1%20Introduction%20to%20Taxation%20in%20Canada

1%20Introduction%20to%20Taxation%20in%20Canada -...

Info iconThis preview shows pages 1–9. Sign up to view the full content.

View Full Document Right Arrow Icon
Introduction to Federal Taxation in Canada
Background image of page 1

Info iconThis preview has intentionally blurred sections. Sign up to view the full version.

View Full Document Right Arrow Icon
The Canadian Tax System Tax bases can vary widely, and many different bases are used to determine taxation in Canada: – Property Tax – on ownership of goods – Income Tax – on income of certain entities – Consumption or Sales Tax – on consumption or use of a certain good or service – Value Added Tax – on the increase in value of a good or service during production – Duties – on the import or export of goods – Transfer tax – on the change in ownership of goods – User tax – for using a publically owned asset – Capital tax – on the invested capital of a corporation – Head tax – on the existence of a particular group of individuals
Background image of page 2
Tax Bases The federal government in Canada uses many of these tax bases. Currently, the following taxes are charged by the Canadian Federal Government: – Goods and Services Tax – Income tax on individuals, corporations and trusts – Alcoholic Beverages tax – Special transaction taxes – Gasoline tax The most significant portion of the federal governments revenues is the income tax on individuals, followed by that on corporations and then the Goods and Services Tax. – These taxes are the focus of this course
Background image of page 3

Info iconThis preview has intentionally blurred sections. Sign up to view the full version.

View Full Document Right Arrow Icon
Taxable Entities Three types of entities are required to pay Federal income taxes, and must file a tax return annually in order to calculate the tax they owe: – Individuals (human beings) – Corporations – Trusts The income tax act refers to all of these entities as persons. Unincorporated businesses such as partnerships and proprietorships are not taxable entities – The income of unincorporated businesses is included in the income of the individual proprietor, or the partner – Partners can be individuals, corporations or trusts Complete Exercise One-1 on page 3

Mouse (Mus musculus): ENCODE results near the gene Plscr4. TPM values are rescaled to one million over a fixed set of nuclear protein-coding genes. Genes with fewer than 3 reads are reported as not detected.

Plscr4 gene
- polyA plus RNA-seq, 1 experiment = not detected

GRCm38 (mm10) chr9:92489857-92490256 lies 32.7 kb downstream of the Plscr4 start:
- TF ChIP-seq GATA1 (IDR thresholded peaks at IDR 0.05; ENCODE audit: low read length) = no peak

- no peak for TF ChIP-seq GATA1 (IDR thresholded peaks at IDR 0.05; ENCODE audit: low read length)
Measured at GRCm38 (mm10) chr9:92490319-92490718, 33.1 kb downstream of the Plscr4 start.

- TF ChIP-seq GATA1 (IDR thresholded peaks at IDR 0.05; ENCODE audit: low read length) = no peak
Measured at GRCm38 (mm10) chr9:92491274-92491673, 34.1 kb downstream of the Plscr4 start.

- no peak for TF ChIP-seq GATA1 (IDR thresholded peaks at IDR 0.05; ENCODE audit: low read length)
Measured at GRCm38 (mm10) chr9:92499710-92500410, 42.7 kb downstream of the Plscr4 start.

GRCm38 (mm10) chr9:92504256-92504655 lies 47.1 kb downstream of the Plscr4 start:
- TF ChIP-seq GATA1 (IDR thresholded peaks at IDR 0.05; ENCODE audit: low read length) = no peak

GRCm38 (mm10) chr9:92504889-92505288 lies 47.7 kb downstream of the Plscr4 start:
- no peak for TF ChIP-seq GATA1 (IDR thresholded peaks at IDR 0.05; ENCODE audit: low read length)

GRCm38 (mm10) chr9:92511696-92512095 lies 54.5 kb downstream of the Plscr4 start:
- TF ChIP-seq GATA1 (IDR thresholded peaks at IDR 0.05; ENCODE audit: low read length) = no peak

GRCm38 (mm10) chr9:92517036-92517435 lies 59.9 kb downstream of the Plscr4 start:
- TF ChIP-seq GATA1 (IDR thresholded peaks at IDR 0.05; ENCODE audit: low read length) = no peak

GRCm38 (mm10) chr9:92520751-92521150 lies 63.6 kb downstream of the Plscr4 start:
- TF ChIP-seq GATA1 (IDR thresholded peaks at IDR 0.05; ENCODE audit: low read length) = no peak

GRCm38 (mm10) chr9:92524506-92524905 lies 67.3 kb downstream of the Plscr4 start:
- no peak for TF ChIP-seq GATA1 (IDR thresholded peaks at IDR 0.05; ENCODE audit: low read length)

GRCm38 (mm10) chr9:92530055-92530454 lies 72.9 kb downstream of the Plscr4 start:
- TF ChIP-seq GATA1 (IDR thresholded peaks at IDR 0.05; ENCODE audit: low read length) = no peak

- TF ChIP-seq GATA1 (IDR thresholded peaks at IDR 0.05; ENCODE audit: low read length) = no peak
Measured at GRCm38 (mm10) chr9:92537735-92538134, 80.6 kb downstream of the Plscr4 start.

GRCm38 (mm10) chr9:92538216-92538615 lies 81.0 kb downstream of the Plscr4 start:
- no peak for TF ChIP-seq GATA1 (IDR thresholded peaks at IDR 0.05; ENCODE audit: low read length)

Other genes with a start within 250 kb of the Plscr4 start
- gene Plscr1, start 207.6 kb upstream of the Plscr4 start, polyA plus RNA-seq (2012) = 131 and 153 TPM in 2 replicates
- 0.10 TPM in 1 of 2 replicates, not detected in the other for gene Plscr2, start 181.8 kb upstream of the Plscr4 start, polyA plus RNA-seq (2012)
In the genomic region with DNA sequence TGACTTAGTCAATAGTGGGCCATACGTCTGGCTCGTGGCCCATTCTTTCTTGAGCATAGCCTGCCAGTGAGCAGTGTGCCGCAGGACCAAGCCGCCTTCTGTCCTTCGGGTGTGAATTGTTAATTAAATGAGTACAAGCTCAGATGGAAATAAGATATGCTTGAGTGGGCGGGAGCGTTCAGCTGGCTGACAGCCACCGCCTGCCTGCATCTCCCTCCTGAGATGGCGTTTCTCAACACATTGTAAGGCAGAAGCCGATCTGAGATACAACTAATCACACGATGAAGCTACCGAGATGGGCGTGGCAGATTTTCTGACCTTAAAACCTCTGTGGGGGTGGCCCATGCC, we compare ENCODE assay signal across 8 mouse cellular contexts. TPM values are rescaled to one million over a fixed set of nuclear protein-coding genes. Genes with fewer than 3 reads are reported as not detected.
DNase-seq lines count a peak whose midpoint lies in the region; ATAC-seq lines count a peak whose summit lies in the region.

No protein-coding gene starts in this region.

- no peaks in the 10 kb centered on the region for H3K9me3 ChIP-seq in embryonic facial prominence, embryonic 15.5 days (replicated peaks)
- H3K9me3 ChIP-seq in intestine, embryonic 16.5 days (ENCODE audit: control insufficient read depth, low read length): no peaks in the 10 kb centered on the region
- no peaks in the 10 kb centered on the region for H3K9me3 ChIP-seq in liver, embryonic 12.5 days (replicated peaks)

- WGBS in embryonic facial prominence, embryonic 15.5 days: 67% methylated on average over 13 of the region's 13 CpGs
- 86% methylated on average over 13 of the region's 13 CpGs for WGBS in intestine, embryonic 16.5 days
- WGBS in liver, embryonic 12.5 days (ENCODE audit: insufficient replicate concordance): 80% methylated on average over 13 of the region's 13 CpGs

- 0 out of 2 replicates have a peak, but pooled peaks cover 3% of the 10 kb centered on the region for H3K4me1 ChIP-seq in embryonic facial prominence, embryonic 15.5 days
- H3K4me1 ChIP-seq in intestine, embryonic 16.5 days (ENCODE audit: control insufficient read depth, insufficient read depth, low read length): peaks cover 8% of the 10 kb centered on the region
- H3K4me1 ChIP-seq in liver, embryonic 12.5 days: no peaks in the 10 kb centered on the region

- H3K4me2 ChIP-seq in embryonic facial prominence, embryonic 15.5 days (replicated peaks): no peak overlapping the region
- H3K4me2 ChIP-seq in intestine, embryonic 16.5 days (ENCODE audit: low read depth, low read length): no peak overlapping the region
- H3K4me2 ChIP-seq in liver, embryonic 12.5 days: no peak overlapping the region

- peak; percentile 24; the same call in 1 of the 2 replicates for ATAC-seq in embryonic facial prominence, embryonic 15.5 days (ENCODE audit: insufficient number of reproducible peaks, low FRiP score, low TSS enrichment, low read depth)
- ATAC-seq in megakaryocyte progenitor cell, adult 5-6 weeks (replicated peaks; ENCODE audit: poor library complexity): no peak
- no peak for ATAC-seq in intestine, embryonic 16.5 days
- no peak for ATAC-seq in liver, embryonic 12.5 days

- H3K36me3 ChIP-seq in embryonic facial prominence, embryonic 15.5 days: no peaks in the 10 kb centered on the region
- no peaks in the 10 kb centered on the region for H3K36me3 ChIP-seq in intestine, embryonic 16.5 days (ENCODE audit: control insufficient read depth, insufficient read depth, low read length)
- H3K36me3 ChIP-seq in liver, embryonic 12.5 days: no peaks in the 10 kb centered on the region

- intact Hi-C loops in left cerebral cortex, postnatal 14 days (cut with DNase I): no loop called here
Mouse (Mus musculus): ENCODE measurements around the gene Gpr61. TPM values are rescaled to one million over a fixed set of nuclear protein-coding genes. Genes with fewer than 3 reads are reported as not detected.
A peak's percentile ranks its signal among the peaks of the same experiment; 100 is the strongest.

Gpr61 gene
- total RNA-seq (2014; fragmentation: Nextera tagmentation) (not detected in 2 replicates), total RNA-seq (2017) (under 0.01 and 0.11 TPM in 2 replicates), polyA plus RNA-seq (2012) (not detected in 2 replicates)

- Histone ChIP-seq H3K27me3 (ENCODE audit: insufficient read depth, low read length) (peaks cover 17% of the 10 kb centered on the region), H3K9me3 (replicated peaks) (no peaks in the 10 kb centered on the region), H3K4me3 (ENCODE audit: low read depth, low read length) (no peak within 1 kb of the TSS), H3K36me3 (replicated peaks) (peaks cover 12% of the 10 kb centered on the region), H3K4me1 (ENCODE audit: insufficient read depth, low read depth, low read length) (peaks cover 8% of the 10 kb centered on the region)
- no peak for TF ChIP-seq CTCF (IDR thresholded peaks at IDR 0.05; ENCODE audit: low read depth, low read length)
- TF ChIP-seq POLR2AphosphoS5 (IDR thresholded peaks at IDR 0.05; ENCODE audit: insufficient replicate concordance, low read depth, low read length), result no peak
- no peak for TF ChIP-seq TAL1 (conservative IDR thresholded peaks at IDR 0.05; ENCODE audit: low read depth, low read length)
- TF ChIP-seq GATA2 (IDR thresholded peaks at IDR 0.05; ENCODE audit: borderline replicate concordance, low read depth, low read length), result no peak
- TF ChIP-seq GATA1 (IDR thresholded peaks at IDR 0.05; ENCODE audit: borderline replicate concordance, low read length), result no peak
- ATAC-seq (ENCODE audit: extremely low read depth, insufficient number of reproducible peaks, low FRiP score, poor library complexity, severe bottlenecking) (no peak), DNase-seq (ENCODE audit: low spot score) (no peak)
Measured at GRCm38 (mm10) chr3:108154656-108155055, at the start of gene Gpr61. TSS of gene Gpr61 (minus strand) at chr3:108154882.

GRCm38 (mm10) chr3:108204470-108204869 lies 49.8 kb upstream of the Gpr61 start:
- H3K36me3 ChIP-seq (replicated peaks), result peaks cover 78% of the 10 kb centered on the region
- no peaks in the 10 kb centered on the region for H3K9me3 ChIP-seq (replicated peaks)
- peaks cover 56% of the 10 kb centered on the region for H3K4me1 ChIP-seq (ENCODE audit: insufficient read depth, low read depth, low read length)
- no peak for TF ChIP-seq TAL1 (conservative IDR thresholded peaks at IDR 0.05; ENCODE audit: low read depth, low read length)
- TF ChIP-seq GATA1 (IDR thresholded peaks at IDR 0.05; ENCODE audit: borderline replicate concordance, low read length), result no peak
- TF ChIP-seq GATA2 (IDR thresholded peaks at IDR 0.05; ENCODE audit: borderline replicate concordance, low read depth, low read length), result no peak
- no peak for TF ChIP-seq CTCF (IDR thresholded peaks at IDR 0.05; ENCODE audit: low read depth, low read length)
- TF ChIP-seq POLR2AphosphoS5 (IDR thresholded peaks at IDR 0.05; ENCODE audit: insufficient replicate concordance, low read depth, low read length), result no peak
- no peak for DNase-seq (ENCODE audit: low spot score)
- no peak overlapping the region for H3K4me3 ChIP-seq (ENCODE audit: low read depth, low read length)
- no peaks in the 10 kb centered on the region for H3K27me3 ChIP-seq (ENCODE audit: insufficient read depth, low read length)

Background image of page 4
Taxable Entities for GST Purposes • When it comes to GST, there are four types of entities: – Individuals – Corporations – Trusts – Others (Including partnerships, unincorporated businesses and charities) Complete Exercise One-2 on Page 3
Background image of page 5

Info iconThis preview has intentionally blurred sections. Sign up to view the full version.

View Full Document Right Arrow Icon
Provincial Taxation • Each province in Canada also imposes taxes on income earned in the province and residents of the province – The provinces levy their own personal and corporate income taxes and sales taxes • This course will focus on taxation at the Federal level, however there will be times that provincial taxes will have to be considered Complete Exercise One-3 on page 4
Background image of page 6
Tax Policy Concepts • Tax legislation is used to do more than just generate revenue for the government. It also: – Allocates resources between different public goods – Influences choices: e.g., taxes on alcohol and cigarettes – Redistributes income and wealth – Stabilizes the economy – Allocates resources between different levels of government (fiscal federalism)
Background image of page 7

Info iconThis preview has intentionally blurred sections. Sign up to view the full version.

View Full Document Right Arrow Icon
Taxation and Income Levels Proportional taxes: a constant rate at all levels of income – Theoretically, this is how corporations are taxed Regressive taxes: lower effective rates of tax for higher
Background image of page 8
Image of page 9
This is the end of the preview. Sign up to access the rest of the document.

{[ snackBarMessage ]}

Page1 / 30

1%20Introduction%20to%20Taxation%20in%20Canada -...

This preview shows document pages 1 - 9. Sign up to view the full document.

View Full Document Right Arrow Icon
Ask a homework question - tutors are online